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According to a preliminary survey from Wells Fargo Private Bank’s Legal Speciality Group, 2012 wasn’t such a bad year for large law firms in the US.

In fact the survey told a story of revenue growth: an average of 5% to be precise. Net income rose by 6% and profits per equity partner jumped by an average of 5%.

The sample included over 50 of the AmLaw 100 and around 40 in the AmLaw Second Hundred. Jeff Grossman, the national managing director of the Legal Speciality Group, called the news a “surprise”. More interesting was the news that the Second Hundred outperformed the First Hundred.

This latest report from Wells Fargo bucks the recent negative trend and brings a much needed pat on the back for an industry that has been up against the wall since 2008.

Interestingly these positive growth figures stand in stark contrast to US GDP numbers that contracted in the final quarter of 2012. But what matters is that economic commentators stand confidently bullish about 2013.

And if we bring the recent Citi-Hildebrandt Report into the mix, which we looked at here, things certainly look positive for the legal industry. And remember: these are weighty and authoritative figures. Citi and Wells Fargo are two of the biggest lenders to law in the US. So these are sources close to the pulse and leadership of America’s biggest law firms.

David Lat of Above the Law said that if the positive growth can be replicated in 2013, US law firms will easily outpace the rest of the US economy.

However we would be right to be cautious. This is only the preliminary report and the full underlying data has yet to be revealed. Economic indicators remain unpredictable, reports are contradictory and broadly the direction of the economy remains hard to read.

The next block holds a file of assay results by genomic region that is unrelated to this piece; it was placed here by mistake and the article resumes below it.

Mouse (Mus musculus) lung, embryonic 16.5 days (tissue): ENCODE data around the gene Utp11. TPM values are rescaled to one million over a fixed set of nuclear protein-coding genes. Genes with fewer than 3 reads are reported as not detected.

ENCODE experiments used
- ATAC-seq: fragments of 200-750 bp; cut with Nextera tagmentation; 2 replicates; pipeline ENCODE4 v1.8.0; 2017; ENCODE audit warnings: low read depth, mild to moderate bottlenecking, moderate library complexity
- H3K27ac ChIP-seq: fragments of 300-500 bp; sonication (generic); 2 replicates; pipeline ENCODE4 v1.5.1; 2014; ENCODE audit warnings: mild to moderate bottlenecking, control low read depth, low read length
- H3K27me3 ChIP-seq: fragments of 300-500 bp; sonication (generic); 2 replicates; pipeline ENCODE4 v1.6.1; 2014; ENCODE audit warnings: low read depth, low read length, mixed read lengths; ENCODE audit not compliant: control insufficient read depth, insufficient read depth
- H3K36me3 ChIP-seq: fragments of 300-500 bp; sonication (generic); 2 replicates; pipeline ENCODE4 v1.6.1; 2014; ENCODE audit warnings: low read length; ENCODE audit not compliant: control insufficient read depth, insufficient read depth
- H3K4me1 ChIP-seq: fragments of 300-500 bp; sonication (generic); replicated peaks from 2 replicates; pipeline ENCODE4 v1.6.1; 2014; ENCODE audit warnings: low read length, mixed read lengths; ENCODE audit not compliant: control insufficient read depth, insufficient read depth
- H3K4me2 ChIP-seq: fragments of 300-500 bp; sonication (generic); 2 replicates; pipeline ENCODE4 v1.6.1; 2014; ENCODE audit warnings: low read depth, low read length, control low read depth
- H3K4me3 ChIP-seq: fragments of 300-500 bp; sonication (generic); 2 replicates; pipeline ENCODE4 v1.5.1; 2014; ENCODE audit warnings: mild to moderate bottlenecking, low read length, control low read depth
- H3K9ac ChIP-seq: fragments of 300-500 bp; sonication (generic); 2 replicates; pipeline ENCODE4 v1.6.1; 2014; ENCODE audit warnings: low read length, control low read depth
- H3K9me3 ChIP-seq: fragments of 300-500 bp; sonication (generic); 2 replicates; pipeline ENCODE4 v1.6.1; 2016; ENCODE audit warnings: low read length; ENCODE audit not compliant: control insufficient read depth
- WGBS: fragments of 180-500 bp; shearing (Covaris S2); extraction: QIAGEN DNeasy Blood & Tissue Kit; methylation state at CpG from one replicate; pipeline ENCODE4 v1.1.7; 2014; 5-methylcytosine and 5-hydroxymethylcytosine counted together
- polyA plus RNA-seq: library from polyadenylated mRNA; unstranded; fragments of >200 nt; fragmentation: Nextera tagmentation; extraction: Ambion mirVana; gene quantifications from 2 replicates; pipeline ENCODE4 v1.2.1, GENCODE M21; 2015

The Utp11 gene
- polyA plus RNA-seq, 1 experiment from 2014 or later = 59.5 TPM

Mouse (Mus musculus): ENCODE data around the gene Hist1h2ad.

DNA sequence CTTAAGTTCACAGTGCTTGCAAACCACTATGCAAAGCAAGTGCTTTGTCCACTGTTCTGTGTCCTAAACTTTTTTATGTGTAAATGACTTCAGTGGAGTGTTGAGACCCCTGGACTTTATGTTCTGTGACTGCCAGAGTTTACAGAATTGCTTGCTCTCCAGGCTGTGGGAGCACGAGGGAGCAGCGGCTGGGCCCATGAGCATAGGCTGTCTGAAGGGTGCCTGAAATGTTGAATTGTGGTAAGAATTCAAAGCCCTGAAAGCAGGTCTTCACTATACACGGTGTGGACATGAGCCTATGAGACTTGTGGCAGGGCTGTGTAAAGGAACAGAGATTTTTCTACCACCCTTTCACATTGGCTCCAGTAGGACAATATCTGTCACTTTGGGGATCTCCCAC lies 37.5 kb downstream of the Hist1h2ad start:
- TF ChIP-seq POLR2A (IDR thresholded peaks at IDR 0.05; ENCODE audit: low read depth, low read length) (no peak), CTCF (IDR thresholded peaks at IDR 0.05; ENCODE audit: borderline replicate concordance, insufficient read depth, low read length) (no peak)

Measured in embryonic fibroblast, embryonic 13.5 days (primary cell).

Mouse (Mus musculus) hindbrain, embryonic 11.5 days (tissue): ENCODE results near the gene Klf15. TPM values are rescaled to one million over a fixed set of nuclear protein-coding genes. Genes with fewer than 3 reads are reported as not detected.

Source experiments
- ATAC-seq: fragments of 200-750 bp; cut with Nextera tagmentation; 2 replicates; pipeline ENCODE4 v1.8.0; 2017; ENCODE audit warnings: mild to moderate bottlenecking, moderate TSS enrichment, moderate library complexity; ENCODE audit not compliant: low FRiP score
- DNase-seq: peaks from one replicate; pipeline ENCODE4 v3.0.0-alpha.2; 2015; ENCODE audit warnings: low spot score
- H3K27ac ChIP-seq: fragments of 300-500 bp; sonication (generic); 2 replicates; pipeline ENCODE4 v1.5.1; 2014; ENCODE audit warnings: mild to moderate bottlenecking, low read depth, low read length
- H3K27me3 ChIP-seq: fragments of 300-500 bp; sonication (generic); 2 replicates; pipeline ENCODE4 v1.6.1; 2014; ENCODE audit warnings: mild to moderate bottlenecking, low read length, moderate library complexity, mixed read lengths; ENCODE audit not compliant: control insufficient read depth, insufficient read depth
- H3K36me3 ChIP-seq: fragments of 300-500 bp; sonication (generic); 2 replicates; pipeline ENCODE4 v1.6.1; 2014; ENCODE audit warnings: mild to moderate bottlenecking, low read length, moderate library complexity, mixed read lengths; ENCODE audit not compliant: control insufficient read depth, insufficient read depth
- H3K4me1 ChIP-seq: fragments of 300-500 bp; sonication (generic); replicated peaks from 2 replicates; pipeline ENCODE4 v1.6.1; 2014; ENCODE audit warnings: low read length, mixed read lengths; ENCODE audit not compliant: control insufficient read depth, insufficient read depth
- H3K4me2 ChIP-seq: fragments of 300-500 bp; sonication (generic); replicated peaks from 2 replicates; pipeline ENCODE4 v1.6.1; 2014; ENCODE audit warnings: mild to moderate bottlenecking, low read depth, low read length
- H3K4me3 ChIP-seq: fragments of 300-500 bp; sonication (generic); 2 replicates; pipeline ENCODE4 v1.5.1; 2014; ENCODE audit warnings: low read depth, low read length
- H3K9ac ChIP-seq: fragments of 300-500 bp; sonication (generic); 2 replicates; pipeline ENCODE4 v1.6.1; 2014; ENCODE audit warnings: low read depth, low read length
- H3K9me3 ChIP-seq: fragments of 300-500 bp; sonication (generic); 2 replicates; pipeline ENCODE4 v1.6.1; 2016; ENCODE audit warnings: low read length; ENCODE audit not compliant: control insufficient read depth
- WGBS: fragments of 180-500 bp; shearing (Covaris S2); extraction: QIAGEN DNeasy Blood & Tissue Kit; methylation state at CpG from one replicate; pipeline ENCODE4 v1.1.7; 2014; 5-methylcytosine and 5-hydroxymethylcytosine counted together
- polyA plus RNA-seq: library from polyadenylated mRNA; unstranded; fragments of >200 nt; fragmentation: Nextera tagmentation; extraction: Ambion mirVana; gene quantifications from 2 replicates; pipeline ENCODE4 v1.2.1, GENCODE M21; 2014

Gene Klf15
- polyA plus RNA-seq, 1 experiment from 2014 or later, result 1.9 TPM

Commentators are pitching economic growth at 2-3% for 2013 and Jeff Grossman has budgeted the legal industry for an average of 3.8% revenue growth.

Ultimately complacency must be avoided. As Grossman said, “law firms should not take their foot off the gas pedal on controlling expenses, or stop focusing on productivity” – so bullish caution should be the prescription going forward.

Undoubtedly the positive mood music coming out of the US law is good for the legal industry in Britain.

PWC’s Law Survey 2012 looked at the performance of the top 100 UK law firms in 2012. Market conditions remained challenging as deregulation and economic uncertainty continued. 82% of the firms profiled in the survey increased their fee income, but much of the growth in 2012 came from acquisitions as opposed to organic development.

Looking towards 2013 the UK legal services industry continues to look uncertain. The partner and leader of the PWC advisory group, David Snell said of the 2013 and the years to come:

“Looking ahead, firms are less confident than they were a year ago about the prospects for growth in the legal sector in the next three years, although about half of the Top 50 firms believe they will outperform the market for the period to 2015. There is a general view that the next 12 months will continue to be challenging, with some firms in the 11-25 rankings, in particular, acknowledging the challenges of an increasingly mature market and recognising further consolidation in the mid-tier is likely.”

However the survey underlined that law firms can differentiate themselves and boost revenue through process innovation, cost reductions and global expansion into emerging markets. The forecast looks bullish for the law firms ready to try new things.

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